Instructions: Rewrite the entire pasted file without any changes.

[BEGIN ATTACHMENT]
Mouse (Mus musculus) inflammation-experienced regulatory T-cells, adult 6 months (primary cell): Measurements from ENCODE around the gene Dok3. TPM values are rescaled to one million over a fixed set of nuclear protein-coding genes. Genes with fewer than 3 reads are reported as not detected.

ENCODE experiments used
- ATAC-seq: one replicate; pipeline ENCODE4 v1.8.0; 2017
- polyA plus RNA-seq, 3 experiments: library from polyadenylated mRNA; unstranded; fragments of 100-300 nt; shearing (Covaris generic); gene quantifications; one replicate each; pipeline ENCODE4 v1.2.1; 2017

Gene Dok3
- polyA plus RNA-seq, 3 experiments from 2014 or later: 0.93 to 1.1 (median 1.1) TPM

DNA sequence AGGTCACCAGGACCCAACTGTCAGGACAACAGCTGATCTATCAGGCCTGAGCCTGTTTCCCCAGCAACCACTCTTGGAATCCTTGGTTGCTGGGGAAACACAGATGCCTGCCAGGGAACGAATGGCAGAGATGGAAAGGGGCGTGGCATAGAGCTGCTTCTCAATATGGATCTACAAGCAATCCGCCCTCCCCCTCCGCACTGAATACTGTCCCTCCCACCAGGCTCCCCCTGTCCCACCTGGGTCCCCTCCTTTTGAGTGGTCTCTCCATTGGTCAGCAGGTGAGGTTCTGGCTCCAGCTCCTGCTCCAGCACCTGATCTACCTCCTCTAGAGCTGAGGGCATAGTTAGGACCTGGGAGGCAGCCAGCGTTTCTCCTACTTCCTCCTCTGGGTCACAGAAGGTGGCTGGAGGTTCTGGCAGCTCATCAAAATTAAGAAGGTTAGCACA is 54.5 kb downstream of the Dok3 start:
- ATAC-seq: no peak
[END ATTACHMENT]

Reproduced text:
Mouse (Mus musculus) inflammation-experienced regulatory T-cells, adult 6 months (primary cell): Measurements from ENCODE around the gene Dok3. TPM values are rescaled to one million over a fixed set of nuclear protein-coding genes. Genes with fewer than 3 reads are reported as not detected.

ENCODE experiments used
- ATAC-seq: one replicate; pipeline ENCODE4 v1.8.0; 2017
- polyA plus RNA-seq, 3 experiments: library from polyadenylated mRNA; unstranded; fragments of 100-300 nt; shearing (Covaris generic); gene quantifications; one replicate each; pipeline ENCODE4 v1.2.1; 2017

Gene Dok3
- polyA plus RNA-seq, 3 experiments from 2014 or later: 0.93 to 1.1 (median 1.1) TPM

DNA sequence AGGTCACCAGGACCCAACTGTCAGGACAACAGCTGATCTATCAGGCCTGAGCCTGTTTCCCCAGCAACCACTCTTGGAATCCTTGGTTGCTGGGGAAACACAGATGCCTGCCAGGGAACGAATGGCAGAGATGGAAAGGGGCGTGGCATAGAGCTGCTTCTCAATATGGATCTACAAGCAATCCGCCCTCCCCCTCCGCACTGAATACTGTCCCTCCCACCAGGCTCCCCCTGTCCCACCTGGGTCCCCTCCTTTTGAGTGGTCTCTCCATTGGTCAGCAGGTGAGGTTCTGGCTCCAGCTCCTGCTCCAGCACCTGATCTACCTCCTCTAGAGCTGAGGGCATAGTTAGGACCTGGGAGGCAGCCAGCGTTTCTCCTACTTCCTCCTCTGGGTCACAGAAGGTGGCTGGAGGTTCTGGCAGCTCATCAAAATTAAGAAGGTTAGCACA is 54.5 kb downstream of the Dok3 start:
- ATAC-seq: no peak